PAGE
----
Accountability & Justice
Cop Watch and Holding Police Accountable, CopWatch NYC
Know Your Rights for LGBTQ Youth of Color, Streetwise and Safe
National Police Accountability Project, a Project of the National Lawyers Guild
National Day Against Police Brutality, The October 22 Coalition to Stop Police Brutality, Repression and the Criminalization of a Generation
Stop Law Enforcement Violence, INCITE!
Check out Ferguson Solidarity: Ways to Support the Fight, a Curated list from organizers in Ferguson including specific needs as well as ways to get involved at home
Ten Things White People can Do About Ferguson Besides Tweet, Kate Harding, Dame Magazine
Ask President Obama to Enact New Federal Laws to Protect Citizens from Police Violence & Misconduct via this petition
Join others at solidarity actions being organized throughout the country. Click here to see a list of upcoming events.
Many thanks to Elizabeth Capone-Henriquez, Chris Crass, Audra Friend, Rev. Jason Lydon, Lydia Pelot-Hobbs, Betty-Jeanne Reuters-Ward and Megan Selby for their resource recommendations.More >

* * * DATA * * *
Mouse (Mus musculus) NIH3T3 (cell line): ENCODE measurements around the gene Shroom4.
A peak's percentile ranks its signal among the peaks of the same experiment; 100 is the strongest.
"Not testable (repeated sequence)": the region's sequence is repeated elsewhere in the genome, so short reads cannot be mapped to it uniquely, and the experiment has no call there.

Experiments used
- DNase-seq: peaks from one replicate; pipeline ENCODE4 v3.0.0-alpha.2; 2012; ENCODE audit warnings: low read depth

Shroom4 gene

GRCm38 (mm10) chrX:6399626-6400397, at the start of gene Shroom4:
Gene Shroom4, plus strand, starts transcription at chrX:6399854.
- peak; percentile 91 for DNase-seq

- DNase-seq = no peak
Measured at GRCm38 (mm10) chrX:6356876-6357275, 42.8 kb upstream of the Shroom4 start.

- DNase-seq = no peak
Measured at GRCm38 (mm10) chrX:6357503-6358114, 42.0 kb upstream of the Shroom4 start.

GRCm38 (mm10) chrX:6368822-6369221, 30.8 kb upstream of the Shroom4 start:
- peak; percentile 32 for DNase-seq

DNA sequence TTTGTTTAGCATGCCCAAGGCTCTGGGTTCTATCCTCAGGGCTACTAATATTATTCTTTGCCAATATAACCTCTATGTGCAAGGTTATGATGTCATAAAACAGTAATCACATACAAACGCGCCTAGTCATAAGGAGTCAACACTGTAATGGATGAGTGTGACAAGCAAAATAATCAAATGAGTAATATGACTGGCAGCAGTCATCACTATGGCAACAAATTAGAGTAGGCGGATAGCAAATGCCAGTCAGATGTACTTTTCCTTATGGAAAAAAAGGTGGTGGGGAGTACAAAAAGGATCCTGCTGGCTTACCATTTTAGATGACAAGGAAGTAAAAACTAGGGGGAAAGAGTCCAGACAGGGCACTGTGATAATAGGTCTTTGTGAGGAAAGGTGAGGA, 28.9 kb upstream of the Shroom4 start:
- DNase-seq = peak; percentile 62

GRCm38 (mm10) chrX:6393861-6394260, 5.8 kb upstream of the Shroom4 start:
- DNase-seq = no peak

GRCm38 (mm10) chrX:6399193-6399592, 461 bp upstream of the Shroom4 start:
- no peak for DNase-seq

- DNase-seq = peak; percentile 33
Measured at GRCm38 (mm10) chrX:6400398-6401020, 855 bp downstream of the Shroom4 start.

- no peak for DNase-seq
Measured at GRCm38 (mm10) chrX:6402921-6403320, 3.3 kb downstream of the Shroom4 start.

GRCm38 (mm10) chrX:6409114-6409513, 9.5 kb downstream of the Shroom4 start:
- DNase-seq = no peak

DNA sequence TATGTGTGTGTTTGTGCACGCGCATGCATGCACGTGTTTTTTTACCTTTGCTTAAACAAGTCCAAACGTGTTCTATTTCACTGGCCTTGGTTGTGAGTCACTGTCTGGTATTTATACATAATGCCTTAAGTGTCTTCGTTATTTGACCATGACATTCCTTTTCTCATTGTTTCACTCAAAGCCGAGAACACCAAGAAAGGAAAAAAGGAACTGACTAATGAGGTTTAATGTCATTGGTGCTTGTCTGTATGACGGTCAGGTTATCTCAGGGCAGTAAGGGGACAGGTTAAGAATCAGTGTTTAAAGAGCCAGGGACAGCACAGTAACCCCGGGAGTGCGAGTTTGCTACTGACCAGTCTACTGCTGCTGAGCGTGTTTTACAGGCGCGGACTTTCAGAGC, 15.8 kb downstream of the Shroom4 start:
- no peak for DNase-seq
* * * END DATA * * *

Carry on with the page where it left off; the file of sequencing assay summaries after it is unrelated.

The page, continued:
My name is Alex, and I am white. And for two days a part of me wanted to avoid social media so that I could avoid the heartbreak of another young black man shot to death. Feeling guilty about that desire, I was then tempted to post the first good article on the topic I saw and walk away, not thinking about it anymore. But I couldn’t. I couldn’t because it would be too easy for me to shut my eyes and ignore the pain, not wanting to take on the heartbreak today. I couldn’t because the ease with which I could post someone else’s words about racism felt like a disservice to how horrific the impacts truly are.
It would be easy because of my race. I have the privileged choice to not have to think about Michael Brown and not have his face haunt me, infect me with worry for myself, my spouse, or my children. I have the privilege to be able to avoid the heartbreak.
I want to make a different choice. A harder choice. A choice to open my heart to the heartbreak. To cry. To feel soul-deep pain that Michael Brown is gone and that I live in a society in which his death is part of what has been carefully constructed as the “natural order of things”; in which his life is worth less. To grieve for all of the people who knew him and loved him and have to live with his murder for the rest of their lives, carrying the trauma within them, its ripples making waves for decades and generations.